Materials and methods

1. Subjects

The present study involved 52 non-pregnant women of reproductive age which were divided into two groups: group 1, formed by 26 women with primary uRM (13 ANA- and 13 ANA+); group 2 (controls), formed by 26 women (13 ANA- and 13 ANA+) with at least two pregnancies at term and no miscarriages.
All the women included in the study attended as outpatients the Complex Operative Unit of Gynecology and Obstetrics at the University Hospital Policlinico Tor Vergata of Rome. Women with uRM were followed at the RM unit, whereas controls were followed at the General Gynecologic Service. The patients were enrolled into the study after giving a written informed consent. The study was approved by institutional review board (no. 90.14) and was carried out according to the principles of the Declaration of Helsinki.
Women with RM underwent a standardized diagnostic workup [22,23], which included the following: 1) collection of familial and personal medical, gynecological and obstetrical history with specific application to the previous miscarriages; 2) gynecological examination; 3) transvaginal ultrasound; 4) hysteroscopy and endometrial biopsy; 5) endocrine evaluation panel: assay of luteinizing hormone, follicle-stimulating hormone, prolactin, progesterone in the midluteal phase, thyroid stimulating hormone, free triiodothyronine, free thyroxine, pituitary and ovarian androgens, insulin and glucose curve; 6) karyotype of both partners; 7) immunity panel: anti-phospholipid anti-bodies, lupus anticoagulant, anti-beta-2 glycoprotein I (anti-β2GPI) and anti-annexin V antibodies, anti-thyroid antibodies, ANA, anti-extractable nuclear antigens antibodies, anti-double stranded DNA, anti-smooth muscle antibodies and anti-mitochondrial antibodies; and 8) thrombophilia screening: protein C, protein S, antithrombin III, activated protein C resistance, homocysteine; determination of the following mutations: factor V (G1691A Leiden), factor II prothrombin (G20210 A), plasminogen activator inhibitor (PAI-1 4G/5G), methenyl tetrahydrofolate reductase (MTHFR C677T and A1298C). This workup was aimed to identify proven, probable and doubtful causes of RM. Women were diagnosed with uRM when no known causes for pregnancy loss could be identified.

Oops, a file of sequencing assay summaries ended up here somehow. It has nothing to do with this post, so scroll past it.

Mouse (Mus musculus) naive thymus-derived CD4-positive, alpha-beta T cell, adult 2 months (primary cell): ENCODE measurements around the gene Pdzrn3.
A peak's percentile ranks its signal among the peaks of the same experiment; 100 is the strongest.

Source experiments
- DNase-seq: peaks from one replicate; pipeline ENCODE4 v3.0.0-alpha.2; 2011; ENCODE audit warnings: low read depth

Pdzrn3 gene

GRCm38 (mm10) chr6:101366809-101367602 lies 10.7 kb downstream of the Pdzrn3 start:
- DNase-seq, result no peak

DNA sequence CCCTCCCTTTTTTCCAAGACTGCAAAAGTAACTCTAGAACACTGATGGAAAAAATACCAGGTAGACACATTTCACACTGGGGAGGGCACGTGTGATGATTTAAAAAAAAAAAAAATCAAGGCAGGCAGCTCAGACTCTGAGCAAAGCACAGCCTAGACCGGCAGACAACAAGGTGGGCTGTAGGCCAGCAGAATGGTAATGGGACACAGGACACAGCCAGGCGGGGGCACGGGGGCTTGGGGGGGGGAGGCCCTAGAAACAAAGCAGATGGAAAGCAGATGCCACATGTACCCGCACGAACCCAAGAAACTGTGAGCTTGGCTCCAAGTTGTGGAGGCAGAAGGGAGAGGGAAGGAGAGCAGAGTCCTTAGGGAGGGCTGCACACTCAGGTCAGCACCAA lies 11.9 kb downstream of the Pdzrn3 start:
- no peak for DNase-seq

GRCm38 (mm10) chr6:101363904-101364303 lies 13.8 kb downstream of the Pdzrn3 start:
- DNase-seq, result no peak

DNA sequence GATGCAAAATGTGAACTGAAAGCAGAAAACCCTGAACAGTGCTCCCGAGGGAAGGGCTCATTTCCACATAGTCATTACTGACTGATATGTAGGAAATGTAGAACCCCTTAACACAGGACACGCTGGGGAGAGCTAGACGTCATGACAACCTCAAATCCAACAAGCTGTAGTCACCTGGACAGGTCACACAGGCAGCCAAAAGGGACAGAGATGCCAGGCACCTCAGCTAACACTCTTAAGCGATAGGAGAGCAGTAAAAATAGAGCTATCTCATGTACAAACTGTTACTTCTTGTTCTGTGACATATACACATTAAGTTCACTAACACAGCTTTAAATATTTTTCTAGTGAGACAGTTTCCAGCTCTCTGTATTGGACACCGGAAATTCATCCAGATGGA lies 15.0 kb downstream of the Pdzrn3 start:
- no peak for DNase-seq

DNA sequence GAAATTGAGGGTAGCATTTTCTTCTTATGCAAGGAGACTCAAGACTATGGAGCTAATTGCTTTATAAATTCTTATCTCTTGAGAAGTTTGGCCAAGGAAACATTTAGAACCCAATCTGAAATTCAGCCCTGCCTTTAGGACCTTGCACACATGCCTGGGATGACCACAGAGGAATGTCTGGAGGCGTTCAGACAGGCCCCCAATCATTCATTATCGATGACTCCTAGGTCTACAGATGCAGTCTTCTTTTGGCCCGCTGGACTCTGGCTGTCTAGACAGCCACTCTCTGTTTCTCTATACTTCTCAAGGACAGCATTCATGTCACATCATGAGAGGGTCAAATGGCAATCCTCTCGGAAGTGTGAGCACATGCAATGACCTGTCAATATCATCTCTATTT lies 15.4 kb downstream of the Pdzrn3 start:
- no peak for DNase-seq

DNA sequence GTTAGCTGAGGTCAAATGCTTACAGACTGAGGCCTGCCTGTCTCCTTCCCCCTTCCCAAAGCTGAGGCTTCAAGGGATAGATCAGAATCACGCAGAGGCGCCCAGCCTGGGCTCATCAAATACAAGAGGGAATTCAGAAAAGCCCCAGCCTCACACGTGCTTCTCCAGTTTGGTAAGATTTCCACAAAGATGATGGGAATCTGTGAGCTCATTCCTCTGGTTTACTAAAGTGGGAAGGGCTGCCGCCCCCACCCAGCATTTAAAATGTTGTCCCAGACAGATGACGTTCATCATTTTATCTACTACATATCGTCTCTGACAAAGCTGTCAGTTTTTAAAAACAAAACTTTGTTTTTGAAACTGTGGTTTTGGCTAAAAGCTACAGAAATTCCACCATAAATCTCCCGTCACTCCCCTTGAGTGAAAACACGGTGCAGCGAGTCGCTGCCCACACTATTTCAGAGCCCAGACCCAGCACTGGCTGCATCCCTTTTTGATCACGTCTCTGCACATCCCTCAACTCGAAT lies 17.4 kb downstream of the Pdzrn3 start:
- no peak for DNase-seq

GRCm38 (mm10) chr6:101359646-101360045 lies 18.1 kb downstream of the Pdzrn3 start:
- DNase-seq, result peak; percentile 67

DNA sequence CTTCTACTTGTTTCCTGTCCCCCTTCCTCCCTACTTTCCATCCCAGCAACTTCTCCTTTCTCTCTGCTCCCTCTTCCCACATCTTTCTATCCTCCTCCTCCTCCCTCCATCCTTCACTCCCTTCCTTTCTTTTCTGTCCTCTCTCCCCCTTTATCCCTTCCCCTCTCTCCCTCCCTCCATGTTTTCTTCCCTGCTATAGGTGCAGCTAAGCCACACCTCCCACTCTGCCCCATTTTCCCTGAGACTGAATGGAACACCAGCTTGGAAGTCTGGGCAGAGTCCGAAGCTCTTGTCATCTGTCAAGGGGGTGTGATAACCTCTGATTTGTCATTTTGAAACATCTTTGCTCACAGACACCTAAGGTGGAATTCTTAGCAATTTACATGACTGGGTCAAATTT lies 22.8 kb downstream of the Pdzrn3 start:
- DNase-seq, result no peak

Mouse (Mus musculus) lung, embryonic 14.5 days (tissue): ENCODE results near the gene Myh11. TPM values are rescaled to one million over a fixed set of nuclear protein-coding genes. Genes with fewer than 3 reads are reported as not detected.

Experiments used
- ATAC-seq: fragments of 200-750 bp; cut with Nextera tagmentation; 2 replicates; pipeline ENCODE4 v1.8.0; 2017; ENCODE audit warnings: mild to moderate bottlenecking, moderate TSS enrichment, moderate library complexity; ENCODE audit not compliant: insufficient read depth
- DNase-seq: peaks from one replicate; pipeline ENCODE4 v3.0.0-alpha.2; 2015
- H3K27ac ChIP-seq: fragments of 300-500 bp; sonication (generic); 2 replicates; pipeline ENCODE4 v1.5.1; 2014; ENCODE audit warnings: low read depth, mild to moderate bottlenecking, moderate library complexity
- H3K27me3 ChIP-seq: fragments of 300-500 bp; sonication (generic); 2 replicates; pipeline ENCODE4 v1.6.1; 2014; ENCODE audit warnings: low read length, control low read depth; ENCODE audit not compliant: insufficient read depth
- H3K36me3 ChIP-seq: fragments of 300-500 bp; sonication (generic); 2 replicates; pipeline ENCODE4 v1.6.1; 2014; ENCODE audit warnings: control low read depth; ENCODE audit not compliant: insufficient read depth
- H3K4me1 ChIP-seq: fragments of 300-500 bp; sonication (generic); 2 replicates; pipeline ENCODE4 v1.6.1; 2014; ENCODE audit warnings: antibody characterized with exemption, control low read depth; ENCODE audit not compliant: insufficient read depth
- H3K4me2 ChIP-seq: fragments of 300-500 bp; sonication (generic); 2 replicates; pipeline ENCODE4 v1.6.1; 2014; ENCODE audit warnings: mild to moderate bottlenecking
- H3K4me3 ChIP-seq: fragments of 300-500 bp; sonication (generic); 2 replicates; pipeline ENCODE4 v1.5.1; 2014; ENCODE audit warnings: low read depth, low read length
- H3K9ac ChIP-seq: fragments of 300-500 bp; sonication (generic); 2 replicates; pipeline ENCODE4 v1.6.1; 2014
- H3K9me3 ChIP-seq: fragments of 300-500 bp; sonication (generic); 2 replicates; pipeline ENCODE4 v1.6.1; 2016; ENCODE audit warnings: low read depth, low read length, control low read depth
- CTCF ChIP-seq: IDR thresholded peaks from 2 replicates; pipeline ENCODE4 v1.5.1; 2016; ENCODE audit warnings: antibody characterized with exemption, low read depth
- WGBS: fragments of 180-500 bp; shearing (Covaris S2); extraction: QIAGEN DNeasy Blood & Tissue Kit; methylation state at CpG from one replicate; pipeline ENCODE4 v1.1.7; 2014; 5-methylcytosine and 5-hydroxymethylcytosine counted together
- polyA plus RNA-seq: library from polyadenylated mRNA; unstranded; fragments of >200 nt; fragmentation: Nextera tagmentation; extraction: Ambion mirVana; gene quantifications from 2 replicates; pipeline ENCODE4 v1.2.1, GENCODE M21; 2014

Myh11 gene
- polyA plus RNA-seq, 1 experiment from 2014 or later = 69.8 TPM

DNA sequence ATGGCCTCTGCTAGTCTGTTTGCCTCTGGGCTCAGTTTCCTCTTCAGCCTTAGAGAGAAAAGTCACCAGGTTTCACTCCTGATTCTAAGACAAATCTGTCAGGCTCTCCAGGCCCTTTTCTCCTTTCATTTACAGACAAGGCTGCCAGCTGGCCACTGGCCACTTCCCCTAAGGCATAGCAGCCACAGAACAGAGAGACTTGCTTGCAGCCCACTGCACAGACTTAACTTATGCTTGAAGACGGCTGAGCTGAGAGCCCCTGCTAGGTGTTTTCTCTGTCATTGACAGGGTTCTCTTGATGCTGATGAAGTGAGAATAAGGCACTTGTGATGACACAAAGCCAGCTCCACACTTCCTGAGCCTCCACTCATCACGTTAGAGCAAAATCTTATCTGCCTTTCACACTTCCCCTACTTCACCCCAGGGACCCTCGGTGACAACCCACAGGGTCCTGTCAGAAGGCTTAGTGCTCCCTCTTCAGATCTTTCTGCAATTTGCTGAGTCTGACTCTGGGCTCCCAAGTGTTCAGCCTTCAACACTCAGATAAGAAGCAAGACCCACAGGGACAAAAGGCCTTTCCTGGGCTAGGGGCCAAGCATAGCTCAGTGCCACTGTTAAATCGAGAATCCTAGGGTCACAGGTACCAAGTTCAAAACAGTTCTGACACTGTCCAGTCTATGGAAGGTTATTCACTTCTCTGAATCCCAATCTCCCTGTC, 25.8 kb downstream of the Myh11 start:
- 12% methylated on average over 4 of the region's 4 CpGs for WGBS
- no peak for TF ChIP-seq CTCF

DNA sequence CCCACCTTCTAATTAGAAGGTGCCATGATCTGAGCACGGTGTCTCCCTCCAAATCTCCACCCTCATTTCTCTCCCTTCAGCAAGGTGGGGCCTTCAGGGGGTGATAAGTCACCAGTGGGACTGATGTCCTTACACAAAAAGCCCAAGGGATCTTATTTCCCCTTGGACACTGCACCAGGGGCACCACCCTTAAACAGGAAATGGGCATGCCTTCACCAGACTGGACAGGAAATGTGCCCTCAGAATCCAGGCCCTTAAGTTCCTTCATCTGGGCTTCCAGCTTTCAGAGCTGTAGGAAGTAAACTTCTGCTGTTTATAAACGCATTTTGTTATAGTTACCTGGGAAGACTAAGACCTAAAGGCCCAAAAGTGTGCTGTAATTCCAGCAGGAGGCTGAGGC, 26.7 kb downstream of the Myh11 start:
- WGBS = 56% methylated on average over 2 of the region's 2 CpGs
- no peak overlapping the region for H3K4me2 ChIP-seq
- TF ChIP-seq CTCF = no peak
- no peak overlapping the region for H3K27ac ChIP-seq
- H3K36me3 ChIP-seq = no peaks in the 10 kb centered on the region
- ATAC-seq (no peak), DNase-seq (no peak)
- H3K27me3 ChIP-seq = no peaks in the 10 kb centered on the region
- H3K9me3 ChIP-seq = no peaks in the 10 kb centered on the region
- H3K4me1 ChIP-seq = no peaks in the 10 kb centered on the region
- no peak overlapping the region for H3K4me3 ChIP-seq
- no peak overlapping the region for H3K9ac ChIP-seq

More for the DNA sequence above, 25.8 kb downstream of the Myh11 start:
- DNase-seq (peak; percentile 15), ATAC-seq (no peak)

Group 2 included women with a history of least 2 normal pregnancies at term, without any miscarriage. They were selected in the context of a large cohort of healthy women with at least two pregnancies at term who underwent routine gynaecological checks including pelvic echography. The ANA status (positivity or negativity) of the women of this cohort was established by taking a sample of peripheral blood at the time of the check. Then the women were scheduled for pelvic ultrasonography within one month after having the results of ANA assay. Control women were then selected by matching the major clinical characteristics (age and body mass index) with those of RM women. The first 26 eligible control women (ANA+ and ANA-) who met the above characteristics were then selected for the study, together with the first 26 eligible uRM women found with the ANA status (13 ANA+ and 13 ANA-) of interest for the present study. Then all women underwent the study protocol (further measurement of circulating ANA, P assay, and Doppler investigation).
The exclusion criteria for all groups were the presence of chronic disease and/or uterine abnormalities at ultrasound. None of the women underwent hormonal treatment in the four months before being enrolled into the study.
Then all women included into the study underwent the study protocol, which consisted in three major steps which were performed along one menstrual cycle: 1) measurements of resistance index (RI) and pulsatility index (PI) in the follicular and midluteal phase of the cycle; 2) 3D Doppler investigation; 3) P assay and further measurement of circulating ANA in peripheral venous blood. The steps 2) and 3) ere carried out in the midluteal phase of the cycle at the same time of PI and RI.